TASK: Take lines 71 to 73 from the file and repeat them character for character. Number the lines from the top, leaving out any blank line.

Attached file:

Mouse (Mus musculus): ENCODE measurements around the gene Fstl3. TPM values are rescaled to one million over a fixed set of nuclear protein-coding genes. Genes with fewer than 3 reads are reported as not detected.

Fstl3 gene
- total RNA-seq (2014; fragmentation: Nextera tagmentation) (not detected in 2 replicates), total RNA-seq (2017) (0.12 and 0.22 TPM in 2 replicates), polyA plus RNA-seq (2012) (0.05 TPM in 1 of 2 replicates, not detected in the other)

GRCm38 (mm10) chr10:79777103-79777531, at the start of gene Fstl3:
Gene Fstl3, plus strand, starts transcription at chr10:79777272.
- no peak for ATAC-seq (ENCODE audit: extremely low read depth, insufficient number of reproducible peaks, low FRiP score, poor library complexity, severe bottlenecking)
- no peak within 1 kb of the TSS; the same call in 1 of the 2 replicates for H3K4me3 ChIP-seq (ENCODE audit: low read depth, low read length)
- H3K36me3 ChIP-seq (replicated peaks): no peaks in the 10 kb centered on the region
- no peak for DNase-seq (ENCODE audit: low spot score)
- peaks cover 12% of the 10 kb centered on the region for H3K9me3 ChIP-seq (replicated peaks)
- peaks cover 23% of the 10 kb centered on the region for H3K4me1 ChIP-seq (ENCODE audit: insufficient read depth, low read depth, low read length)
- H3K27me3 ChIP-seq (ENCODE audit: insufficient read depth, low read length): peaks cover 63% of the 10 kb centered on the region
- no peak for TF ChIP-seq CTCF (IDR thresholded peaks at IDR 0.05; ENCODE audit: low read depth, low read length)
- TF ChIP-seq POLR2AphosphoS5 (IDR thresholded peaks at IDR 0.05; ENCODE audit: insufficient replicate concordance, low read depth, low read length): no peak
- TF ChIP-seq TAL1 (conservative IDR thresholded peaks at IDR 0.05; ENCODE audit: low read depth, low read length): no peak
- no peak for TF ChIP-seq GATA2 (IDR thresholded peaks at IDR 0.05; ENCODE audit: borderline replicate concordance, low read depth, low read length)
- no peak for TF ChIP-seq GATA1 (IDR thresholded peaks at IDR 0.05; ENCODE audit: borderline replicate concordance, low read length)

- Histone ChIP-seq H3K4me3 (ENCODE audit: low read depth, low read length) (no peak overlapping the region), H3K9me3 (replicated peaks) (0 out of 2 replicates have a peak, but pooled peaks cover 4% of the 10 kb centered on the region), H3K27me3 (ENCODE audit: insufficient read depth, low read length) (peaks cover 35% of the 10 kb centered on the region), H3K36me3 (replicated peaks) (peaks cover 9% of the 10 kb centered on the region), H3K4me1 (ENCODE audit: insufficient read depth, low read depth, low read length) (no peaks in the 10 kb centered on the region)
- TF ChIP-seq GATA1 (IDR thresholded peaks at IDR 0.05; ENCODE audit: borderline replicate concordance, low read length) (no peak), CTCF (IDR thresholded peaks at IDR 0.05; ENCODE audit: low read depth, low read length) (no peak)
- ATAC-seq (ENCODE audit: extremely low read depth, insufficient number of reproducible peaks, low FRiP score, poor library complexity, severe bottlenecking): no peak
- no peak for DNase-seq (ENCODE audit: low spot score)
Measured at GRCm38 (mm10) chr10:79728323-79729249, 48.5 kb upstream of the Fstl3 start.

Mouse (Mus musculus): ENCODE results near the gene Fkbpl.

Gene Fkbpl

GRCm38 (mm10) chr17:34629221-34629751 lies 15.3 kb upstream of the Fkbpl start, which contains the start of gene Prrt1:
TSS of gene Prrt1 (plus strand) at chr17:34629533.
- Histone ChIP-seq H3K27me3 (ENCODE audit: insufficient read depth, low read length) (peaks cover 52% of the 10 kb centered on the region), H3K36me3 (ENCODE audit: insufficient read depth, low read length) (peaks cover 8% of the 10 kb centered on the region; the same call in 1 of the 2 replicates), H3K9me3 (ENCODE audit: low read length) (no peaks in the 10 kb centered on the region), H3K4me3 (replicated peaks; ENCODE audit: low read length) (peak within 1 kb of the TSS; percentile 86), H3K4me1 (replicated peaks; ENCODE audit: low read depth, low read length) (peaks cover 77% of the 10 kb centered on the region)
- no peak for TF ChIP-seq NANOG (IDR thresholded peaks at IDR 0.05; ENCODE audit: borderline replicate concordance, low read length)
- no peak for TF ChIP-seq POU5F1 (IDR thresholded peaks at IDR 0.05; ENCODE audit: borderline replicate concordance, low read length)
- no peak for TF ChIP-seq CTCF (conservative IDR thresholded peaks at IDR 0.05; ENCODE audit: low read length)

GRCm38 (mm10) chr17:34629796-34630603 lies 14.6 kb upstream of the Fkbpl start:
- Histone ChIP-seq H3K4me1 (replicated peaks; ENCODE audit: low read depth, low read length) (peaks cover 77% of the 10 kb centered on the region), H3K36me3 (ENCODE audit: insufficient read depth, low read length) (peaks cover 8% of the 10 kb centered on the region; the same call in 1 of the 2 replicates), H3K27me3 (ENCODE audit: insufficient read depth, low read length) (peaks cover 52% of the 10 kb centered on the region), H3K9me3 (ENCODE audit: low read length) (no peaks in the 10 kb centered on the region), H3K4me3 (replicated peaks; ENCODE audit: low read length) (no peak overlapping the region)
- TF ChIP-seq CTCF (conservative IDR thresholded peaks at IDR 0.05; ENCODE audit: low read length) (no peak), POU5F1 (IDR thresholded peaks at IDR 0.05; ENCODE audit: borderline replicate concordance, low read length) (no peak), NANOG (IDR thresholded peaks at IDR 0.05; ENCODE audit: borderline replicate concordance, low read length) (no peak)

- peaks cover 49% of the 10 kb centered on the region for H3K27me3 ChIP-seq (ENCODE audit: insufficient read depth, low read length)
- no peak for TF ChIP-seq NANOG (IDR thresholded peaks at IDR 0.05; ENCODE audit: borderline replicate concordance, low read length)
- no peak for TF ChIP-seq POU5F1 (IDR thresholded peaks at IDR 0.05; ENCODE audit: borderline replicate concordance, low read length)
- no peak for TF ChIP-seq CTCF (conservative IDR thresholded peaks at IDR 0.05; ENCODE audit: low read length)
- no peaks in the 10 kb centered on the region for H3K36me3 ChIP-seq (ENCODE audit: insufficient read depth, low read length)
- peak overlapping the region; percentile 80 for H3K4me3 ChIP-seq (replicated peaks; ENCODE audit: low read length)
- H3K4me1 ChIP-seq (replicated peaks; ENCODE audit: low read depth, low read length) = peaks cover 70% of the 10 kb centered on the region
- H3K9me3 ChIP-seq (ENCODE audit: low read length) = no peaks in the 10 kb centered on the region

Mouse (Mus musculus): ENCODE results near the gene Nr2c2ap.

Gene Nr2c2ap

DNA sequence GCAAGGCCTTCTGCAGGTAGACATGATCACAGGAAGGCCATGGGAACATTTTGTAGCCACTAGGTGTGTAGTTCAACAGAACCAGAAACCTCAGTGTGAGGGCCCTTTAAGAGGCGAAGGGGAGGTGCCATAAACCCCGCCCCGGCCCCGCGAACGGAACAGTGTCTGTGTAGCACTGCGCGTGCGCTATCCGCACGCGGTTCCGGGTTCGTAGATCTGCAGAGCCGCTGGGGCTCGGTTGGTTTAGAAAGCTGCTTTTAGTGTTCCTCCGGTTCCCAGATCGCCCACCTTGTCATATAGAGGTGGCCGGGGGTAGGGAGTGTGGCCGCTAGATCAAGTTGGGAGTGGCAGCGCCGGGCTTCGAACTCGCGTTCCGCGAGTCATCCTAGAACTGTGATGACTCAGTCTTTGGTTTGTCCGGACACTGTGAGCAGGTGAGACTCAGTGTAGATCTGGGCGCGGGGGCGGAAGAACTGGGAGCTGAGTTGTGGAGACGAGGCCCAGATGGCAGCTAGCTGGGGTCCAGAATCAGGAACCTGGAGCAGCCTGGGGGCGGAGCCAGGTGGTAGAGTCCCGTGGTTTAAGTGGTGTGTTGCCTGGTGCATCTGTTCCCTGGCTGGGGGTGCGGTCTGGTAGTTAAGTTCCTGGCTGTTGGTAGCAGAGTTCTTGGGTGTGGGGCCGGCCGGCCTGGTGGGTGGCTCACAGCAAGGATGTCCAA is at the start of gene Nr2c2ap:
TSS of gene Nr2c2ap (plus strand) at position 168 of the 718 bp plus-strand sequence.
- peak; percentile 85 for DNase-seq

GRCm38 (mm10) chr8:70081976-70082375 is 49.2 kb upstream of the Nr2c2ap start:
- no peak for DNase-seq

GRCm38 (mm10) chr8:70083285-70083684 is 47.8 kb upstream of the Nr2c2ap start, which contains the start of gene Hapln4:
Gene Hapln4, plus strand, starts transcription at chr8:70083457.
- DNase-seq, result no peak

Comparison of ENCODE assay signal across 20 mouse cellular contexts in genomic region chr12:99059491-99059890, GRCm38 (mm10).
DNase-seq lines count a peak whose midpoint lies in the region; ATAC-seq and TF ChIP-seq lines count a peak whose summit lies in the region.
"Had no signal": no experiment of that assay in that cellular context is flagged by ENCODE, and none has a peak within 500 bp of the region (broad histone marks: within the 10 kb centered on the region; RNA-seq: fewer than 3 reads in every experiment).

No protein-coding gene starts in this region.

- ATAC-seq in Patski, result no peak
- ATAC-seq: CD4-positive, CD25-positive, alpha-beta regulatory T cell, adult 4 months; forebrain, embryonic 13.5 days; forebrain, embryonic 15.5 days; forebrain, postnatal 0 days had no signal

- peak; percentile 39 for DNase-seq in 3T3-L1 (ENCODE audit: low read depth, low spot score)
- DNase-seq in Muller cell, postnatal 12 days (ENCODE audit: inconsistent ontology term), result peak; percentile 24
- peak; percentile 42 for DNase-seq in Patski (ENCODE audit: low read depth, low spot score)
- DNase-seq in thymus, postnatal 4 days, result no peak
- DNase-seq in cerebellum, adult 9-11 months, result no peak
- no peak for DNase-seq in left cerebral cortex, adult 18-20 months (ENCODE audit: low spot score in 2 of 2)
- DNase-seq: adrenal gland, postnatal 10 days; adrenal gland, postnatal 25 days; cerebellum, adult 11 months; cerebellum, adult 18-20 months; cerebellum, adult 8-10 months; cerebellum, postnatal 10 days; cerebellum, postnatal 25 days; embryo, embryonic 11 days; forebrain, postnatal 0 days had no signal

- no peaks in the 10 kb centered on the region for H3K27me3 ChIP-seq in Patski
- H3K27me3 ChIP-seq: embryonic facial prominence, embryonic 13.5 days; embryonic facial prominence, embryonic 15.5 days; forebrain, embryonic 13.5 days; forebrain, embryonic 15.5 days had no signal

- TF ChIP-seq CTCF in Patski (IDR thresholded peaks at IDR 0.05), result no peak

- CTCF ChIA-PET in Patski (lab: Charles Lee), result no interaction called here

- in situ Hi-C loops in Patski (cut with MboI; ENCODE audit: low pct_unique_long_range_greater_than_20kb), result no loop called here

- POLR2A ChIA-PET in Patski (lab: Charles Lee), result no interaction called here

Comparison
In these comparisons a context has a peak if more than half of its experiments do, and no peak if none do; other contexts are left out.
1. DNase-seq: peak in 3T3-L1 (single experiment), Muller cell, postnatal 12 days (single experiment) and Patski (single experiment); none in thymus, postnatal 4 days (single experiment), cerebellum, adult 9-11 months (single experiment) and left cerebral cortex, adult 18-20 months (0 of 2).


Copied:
Comparison
In these comparisons a context has a peak if more than half of its experiments do, and no peak if none do; other contexts are left out.
1. DNase-seq: peak in 3T3-L1 (single experiment), Muller cell, postnatal 12 days (single experiment) and Patski (single experiment); none in thymus, postnatal 4 days (single experiment), cerebellum, adult 9-11 months (single experiment) and left cerebral cortex, adult 18-20 months (0 of 2).